- Paul Walker secretly bought $9K wedding ring for Iraq vet
- Mystery sign poster hits Washington state town: ‘It’s OK to say Merry Christmas’
- Pope Francis forms commission to advise on sex abuse
- Anthony Weiner on radio? Cumulus says, ‘Never, ever’
- Executive order: Obama ups green-energy mandate on feds to 20 percent
- GOP launches candidate training: How to talk to women
- N.Y.’s Rockefeller Center lights up, as Bloomberg flicks on 76-foot Christmas tree
- Northern Ireland turns to ‘Game of Thrones’ to draw in tourists
- Washington woman live-tweets husband’s horrific car death
- China City of America mulled for New York — with $65M tax dollars
Independent voices from the The Washington Times Communities
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The middle class is leaving the state to the rich and the poor
A George Zimmerman protest in Victorville, Calif., turned rowdy Wednesday night, resulting in 17 arrests after a mob of youths reportedly looted a convenience store and tried to force their way into the mall.
A cook spent nearly three days trapped inside a sunken tugboat 100 feet underwater off Nigeria, before being rescued.
The United States aspires to achieve energy independence — a goal whose worth is compounded by the freedom that reliance on solely North American sources of energy would bring from the quagmire of Middle East politics and oil.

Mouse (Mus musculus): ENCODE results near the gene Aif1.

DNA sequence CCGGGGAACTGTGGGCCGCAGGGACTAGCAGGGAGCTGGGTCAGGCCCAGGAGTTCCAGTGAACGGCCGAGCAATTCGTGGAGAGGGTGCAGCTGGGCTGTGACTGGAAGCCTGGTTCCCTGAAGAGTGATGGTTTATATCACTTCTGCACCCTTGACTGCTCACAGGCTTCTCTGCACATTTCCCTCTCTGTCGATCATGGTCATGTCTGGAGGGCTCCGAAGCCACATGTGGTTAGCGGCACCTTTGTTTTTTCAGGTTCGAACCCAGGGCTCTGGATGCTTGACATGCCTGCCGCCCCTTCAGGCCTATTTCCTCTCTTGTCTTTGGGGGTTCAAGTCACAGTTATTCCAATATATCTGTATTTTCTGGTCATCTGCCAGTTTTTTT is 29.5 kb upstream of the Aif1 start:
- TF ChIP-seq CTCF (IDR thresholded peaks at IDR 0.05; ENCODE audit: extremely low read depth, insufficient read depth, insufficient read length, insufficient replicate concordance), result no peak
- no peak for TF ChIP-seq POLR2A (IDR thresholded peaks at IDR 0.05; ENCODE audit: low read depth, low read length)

Falling energy prices and disappointing earnings reports pushed stock prices sharply lower Wednesday on Wall Street.
As the world focuses on the passing of Hugo Chavez and the impact of his socialist policies on oil-rich Venezuela, halfway around the globe a different kind of leader has been quietly transforming his country into a prosperous and reliable partner of the West.
There is a fascination with numbers when it comes to Tiger Woods, a product of him winning so much over so many years.
The 24 birdies and 74 putts are personal records for Woods. More importantly, it put him in great position to win his 17th WGC title, and his first since 2009.
Your editorial "Banana Republic v. Chevron" (Dec. 27) is a striking illustration of bias in assessing this important case. The article ignores how, for two decades, Chevron has dodged accountability for despoiling a huge swath of Amazon rainforest and devastating the lives of thousands of Ecuadorians and five indigenous tribes.
For nearly a decade, U.S. trial lawyers have been itching to capture their share of a multibillion case against Chevron.
Downbeat reports from Alcoa and Chevron at the start of corporate earnings season pulled stock indexes lower for a third straight day Wednesday. The Dow Jones industrial average slumped 128 points, its steepest loss since late June.
California motorists faced another day of record-breaking gasoline prices Sunday, though relief appeared to be on the way.
Landscaping business owner Sebastian Figueredo stood Thursday at a Union 76 gas station near the San Francisco-Oakland Bay Bridge, holding his phone up high so he could get a photo of the price sign.
A pair of encouraging economic reports helped nudge the stock market higher Wednesday. Measures of business activity in the service sector and job growth last month came in better than economists had expected.
A fire at one of the nation's largest refineries spewed thick black smoke over cities in the San Francisco Bay area, sending scores of residents to hospitals complaining of breathing problems early Tuesday.